Another interesting fact about the museum's building is that it was built in 1712, and Maximilian Joseph von Chelius lived here from 1830-1876: He was a German eye surgeon that founded the first surgical clinic that immensely boosted the future of the medical faculty in Heidelberg University.
My mother and I weren't really in the mood for the museum on our last visit to the city, but we visited to relax with some lunch & coffee in the gorgeous courtyard garden, where you can escape the crowds (and in summer, escape the heat of the main street... see my "off the beaten path" tip)
The current exhibit was titled "Die Kurpfaelzer", depicting the lives & culture of my ancestors in the Heidelberg region (see photo... they weren't exactly attractive... haha!) and for many people in my area, our pride & joy is the copy of the lower jaw of the Homo erectus Heidelbergensis = The Heidelberg Man: this "newly discovered human ancestor" was discovered in 1907 in Mauer (near Heidelberg) and is said to have lived between 250,000 and 600,000 years ago all over Europe.
Opening Hours 2007: daily 10:00am - 06:00pm (Mondays closed)
Admission: Adults 3 EURO (students / senior citizens: 1,80 EURO)
Sundays: Adults 1,80 EURO (students / senior citizens: 1,20 EURO)
is worth visiting in Heidelberg. If you are interested in some background information, some archaeology and history of the city and the castle, go to the Kurpfälzische Museum.
Many people pass it, as the entrance is through a gate on main street.The gate opens into a small yard, with a reconstruction of the Four-Gods-Stone of Ladenburg in the centre. Tickets are bought in the building on the left, but the main entrance is straight ahead.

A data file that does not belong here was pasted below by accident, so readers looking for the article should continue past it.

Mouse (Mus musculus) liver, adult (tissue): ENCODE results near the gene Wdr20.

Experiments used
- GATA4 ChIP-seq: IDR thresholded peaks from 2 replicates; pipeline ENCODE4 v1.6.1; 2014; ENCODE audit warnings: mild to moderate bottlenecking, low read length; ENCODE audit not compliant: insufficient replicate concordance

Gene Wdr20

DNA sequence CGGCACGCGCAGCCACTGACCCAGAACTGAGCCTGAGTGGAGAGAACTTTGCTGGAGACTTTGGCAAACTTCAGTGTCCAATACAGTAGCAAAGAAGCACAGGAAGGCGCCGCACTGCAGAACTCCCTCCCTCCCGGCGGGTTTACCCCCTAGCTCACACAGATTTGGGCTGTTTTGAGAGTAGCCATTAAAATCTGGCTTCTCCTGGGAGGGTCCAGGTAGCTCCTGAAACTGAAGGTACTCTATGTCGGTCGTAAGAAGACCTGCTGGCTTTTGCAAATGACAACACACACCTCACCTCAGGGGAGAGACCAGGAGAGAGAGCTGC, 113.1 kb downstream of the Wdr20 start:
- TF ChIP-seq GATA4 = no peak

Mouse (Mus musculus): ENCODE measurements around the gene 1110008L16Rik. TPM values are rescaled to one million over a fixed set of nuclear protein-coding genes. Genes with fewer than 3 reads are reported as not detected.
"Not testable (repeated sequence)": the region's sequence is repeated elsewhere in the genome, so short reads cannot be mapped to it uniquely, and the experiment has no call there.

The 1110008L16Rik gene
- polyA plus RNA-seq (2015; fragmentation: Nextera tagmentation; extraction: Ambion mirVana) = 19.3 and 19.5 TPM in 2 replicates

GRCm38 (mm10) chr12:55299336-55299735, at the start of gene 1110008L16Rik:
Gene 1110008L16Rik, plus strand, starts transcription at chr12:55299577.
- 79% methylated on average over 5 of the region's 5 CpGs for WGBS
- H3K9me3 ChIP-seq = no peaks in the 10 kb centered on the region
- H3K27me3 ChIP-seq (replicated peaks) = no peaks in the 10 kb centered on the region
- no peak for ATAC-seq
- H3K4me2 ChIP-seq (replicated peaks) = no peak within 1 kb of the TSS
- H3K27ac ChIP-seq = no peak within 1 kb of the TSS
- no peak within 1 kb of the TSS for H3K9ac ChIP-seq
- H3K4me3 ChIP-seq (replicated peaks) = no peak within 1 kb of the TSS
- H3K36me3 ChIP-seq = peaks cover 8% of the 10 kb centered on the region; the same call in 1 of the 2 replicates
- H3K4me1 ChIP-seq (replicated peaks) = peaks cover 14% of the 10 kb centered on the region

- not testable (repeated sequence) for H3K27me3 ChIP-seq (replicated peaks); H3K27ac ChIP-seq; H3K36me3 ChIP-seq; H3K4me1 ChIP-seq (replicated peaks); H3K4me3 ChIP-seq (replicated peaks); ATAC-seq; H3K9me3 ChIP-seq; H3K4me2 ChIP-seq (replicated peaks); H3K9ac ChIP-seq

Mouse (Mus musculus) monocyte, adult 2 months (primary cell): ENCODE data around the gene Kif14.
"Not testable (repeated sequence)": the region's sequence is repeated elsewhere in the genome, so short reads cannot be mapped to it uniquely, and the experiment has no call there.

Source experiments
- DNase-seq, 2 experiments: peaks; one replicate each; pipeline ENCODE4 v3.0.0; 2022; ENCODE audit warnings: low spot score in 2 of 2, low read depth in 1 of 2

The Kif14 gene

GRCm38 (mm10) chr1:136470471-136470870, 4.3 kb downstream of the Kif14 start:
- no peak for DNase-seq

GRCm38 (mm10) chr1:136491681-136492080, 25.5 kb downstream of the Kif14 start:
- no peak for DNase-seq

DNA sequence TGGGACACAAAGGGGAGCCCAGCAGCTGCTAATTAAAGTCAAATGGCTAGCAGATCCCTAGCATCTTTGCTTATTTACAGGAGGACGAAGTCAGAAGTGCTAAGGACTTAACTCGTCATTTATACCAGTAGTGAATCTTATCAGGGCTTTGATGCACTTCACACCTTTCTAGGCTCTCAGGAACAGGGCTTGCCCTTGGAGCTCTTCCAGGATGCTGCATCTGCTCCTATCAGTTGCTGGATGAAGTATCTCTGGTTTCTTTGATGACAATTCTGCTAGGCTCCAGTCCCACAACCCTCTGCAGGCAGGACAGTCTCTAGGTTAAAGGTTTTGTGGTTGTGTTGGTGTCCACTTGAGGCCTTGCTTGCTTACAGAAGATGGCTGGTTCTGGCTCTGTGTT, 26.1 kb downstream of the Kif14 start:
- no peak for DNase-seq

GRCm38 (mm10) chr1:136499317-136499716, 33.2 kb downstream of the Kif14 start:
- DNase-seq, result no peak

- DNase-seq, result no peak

Something to look out for are the special exhibitions. Some time ago there was an excellent one about the Winterking, unlucky Frederic V of Heidelberg, whose love for his wife was greater than his prudence and eventually lost him the crown.
In December 2007 there was an exhibition about Christmas 100 years ago. Lovely toys,old advent calendars, letters to Santa Claus, old Christmas ornaments - it was a beautiful exhibition. It also showed me that Christmas must have been a wonderful time back then, provided you were born into the right family among the top 5 % of the people.
Apart from history the museum also shows paintings and silverware, fine china and some furniture from the princes' daily life.
Built in 1712, same year as the Jesuit Church, is this Palais Morass (note how palace is spelt the French way in this region rather than in German) which was built for the University chancellor (imagine the importance of this post in the city!). Pride of place takes a copy of the lower jaw of a 600 000 year old "Homo erectus Heidelbergensis" which was found outside Heidelberg in 1907, but there are also great 16th century art as well as a lot of art from the Romantic period which of course was big in Heidelberg. Costumes and porcelain are als on display and there is a separate section on Heidelberg history from Roman days and onwards. Even if you won't visit the museum, I recommend that you visit the little garden as it is a really tranquil place.
In the green Weimar Palace building, the Portheim Foundation of Science and the Fine Arts has its collection open to the public as an Ethnographical Museum. Originally, the collections included a lot more than ethnography but the palace was plundered during WWII and collections of minerals and religious icons amongst other things disappeared and were sold. The museum is closed Mondays.
We never had time for this docu-centre ourselves but I really want to mention it as it deals with the way that Roma and Sinti people (often bunched together under the name of "gypsies") have been treated in Germany, and especially during the nazi period when they were sent to camps. It also tells of the differences between the two and deals with prejudices around them. If you are into the social- and cultural history of Europe, this would probably be very interesting, although their homepage is in German only and I don't know what languages are represented in the exhibitions. If you DO understand German, there are also lectures now and again on various themes.